Here’s the (surprisingly easy) recipe that all chocolate lovers should have in their baking repertoire.
Along with death, taxes and Meryl Streep landing another Oscar nomination, add this to the “life’s certainties” pile: the spontaneous “Omigod” that follows a first bite into a Palm Beach Brownie.
All of the standard brownie superlatives are inadequate for this Towering Monument to Fudgy Goodness. That it is an almost ridiculously easy recipe to prepare — although, at first glance, it might not read that way — only piles on the reasons why this crusty-topped bar should be in every chocolate lover’s baking repertoire.
The PBB is a legacy of the long and illustrious career of cookbook legend Maida Heatter. I can recite it from memory, that’s how many times I’ve prepared it, after a former colleague introduced me its splendors in the late 1990s.
One valuable lesson that I’ve absorbed from those countless iterations — aside from the unfailingly enthusiastic reception it receives — is the recipe’s forgiving nature, a quality that all bakers can appreciate. Name the screw-up, and I’ve surely done it. Yet the brownies survive.
Thrive, even. Sometimes I’ll play around with the flavorings. I generally prefer more vanilla extract and less almond extract, and I’ve been known to leave out one or the other if I didn’t have any on hand. I’ve absent-mindedly added an extra egg — because apparently I cannot be trusted to count to five — and disaster didn’t strike.
When it comes to the espresso powder — I buy Medaglia D’oro brand, it’s in the coffee aisle at most supermarkets, a small jar with a green plastic lid — I almost always double the amount, with winning results. If our pantry is short on unsweetened chocolate, I’ll fill the gap with bittersweet.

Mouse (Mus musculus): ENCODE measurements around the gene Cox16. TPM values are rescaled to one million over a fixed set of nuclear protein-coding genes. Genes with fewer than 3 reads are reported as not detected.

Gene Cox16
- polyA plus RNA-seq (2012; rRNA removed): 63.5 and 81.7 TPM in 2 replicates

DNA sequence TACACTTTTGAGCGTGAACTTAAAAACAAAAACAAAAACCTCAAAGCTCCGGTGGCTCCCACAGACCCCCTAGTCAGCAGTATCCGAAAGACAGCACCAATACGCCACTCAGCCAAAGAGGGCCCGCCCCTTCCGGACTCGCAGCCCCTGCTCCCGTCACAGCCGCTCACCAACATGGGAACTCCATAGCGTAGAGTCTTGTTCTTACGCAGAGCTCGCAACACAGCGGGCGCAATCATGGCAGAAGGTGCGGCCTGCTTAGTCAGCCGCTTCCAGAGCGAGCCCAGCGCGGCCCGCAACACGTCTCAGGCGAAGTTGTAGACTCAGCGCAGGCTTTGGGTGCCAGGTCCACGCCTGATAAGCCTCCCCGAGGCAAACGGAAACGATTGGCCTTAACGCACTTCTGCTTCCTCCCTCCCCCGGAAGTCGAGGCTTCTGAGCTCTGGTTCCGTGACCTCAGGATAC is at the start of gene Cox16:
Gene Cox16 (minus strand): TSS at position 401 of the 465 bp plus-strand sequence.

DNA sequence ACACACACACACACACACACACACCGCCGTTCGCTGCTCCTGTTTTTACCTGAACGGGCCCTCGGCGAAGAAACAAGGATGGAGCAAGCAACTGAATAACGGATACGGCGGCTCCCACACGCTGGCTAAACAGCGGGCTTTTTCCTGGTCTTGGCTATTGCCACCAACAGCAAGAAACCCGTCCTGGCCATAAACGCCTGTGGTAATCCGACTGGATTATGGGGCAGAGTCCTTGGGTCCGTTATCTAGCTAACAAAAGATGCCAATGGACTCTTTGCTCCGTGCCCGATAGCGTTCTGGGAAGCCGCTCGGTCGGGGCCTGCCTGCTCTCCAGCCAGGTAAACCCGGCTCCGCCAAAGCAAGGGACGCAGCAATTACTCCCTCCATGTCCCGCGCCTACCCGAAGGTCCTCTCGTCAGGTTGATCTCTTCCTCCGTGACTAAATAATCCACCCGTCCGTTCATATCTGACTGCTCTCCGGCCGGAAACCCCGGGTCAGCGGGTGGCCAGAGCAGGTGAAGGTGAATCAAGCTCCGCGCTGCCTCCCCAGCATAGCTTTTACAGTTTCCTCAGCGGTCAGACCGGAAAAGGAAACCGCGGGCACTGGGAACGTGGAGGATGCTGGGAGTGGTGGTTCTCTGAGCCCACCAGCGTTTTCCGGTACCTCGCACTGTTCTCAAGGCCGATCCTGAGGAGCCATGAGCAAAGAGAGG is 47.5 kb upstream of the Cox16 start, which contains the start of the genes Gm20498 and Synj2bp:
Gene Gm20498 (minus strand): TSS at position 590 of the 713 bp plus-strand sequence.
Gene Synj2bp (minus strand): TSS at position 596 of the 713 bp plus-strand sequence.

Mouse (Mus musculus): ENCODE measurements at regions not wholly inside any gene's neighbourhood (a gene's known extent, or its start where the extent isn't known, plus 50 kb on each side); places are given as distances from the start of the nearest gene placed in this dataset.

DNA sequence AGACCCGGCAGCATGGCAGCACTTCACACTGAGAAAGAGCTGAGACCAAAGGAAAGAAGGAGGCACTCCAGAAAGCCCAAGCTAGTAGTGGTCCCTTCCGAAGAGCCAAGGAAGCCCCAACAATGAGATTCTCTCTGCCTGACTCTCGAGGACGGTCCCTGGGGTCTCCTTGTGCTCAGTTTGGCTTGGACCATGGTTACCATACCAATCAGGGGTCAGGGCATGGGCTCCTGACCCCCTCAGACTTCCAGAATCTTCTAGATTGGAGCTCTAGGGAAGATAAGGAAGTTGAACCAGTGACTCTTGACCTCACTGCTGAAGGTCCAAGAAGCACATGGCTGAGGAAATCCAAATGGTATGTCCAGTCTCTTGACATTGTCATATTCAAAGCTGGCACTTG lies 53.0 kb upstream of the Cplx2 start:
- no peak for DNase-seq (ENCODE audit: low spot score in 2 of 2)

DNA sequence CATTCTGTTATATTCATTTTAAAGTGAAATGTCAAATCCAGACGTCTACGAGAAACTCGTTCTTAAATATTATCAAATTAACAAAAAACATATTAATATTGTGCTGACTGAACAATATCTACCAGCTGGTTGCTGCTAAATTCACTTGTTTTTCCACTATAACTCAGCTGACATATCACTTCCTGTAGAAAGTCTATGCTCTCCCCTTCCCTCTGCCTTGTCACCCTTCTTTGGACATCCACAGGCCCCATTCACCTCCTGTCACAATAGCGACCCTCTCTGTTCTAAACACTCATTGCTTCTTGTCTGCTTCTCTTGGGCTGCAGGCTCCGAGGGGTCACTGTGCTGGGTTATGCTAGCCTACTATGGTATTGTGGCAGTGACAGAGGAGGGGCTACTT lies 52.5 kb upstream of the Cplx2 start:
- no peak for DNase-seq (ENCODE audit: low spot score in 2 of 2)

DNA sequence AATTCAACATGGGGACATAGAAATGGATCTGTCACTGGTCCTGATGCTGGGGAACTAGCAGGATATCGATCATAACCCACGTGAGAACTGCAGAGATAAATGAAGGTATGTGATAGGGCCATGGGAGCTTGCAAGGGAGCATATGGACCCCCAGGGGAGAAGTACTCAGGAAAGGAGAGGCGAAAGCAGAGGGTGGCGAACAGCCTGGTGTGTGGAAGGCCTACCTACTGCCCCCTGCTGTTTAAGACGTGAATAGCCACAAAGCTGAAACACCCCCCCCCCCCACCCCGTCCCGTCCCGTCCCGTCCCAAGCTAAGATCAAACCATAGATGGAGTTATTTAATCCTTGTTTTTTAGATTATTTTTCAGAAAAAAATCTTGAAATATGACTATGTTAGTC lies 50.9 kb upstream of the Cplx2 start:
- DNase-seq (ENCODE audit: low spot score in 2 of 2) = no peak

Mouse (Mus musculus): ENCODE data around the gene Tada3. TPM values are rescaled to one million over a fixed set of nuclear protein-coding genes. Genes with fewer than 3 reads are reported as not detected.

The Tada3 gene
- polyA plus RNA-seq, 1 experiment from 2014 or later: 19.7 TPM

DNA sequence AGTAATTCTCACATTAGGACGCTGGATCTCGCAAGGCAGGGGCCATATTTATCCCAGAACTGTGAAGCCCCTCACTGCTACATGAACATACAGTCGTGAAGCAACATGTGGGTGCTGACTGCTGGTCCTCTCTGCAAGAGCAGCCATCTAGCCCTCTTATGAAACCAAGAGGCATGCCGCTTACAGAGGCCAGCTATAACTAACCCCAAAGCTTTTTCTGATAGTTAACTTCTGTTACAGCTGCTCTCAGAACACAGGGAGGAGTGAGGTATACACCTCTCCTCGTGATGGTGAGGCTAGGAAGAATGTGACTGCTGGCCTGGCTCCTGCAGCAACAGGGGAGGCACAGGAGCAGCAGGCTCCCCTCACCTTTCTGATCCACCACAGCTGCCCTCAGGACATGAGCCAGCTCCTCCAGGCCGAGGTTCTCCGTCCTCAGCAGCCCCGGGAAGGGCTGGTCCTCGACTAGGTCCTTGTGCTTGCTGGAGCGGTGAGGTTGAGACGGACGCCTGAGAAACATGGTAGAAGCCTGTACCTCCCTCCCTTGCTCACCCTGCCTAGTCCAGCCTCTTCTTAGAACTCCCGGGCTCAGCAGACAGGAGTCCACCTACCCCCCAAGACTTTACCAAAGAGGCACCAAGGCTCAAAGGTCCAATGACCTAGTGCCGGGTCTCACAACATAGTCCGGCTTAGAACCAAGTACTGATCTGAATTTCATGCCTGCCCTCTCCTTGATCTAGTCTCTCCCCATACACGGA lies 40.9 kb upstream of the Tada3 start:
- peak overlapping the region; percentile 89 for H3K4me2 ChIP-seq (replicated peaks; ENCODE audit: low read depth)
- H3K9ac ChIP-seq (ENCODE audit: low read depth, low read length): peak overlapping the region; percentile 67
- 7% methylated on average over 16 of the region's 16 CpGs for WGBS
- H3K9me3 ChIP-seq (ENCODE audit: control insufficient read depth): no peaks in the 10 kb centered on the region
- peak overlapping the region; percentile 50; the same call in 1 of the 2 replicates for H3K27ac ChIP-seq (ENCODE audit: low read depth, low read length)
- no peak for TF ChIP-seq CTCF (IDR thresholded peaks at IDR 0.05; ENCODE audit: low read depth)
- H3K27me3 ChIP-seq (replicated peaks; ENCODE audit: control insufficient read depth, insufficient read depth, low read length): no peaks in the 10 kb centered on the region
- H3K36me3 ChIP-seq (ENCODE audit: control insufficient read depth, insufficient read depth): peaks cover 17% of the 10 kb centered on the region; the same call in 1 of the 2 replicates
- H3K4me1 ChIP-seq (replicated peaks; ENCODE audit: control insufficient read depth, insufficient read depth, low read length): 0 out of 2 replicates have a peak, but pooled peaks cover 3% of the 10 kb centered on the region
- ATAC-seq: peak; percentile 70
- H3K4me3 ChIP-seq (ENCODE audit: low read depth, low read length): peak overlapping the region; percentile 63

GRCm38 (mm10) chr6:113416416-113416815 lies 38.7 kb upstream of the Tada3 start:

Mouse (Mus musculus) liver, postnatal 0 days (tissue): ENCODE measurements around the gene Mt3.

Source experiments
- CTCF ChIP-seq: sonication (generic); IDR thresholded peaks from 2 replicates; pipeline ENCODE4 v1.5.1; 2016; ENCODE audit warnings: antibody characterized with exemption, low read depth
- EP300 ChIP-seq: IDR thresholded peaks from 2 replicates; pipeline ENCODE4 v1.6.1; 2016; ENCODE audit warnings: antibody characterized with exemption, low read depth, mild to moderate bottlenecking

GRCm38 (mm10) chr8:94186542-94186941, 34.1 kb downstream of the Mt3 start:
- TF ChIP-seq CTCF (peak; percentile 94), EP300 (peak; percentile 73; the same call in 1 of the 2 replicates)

Following Heatter’s directions to the letter will lead to a slightly scorched cake, an intentional result that flirts nicely with the brownies’ intensely chocolaty bite. But after coming to appreciate a less-blackened flavor, I began making adjustments to Heatter’s original formula (if you prefer a more aggressive outcome, then, by all means, stay true to her dictates).
I’ve slightly decreased Heatter’s preheat temperature, from 425 degrees to 400. Heatter prescribes a 35-minute baking time, but experience has led me to shave a few minutes and then add them back, if needed. The goal is to see a few cracks developing across that firm top layer. If they haven’t appeared at the 32-minute mark, keep baking, a minute at a time, for up to three more minutes.
An hour or two of post-baking refrigeration is another element of Heatter’s original formula. Fine, but better to freeze them, at least overnight. It does wonders for the texture. This is such an outstanding make-ahead recipe that they’re probably going to end up in the freezer, anyway. True confessions: I always feel better knowing we have a pan of PBBs stored next to the emergency stash of Dufour puff pastry. You will, too.
Yes, Heatter’s thorough instructions could be interpreted as a trifle, um, controlling. But steps such as that tedious 10-minute mix are essential contributors to the PBB’s remarkable sturdy-yet-gooey duality. Even the whole aluminum foil liner routine isn’t necessary, but in the end it’s awfully helpful, and highly recommended.
As for embellishments — frosting, powdered sugar, chocolate sauce, sea salt — do as Heatter does, and skip them. Instead, consider a glass of cold milk. Better yet, ice cream. Vanilla is fine, but coffee or salted caramel are aces.
When it comes to the Palm Beach name, I’m unsure of its origins. I’d like to think that Heatter came up with a brownie so luxurious that the only logical solution was to christen it after a playground for the rich.
Follow Rick Nelson on Twitter: @RickNelsonStrib
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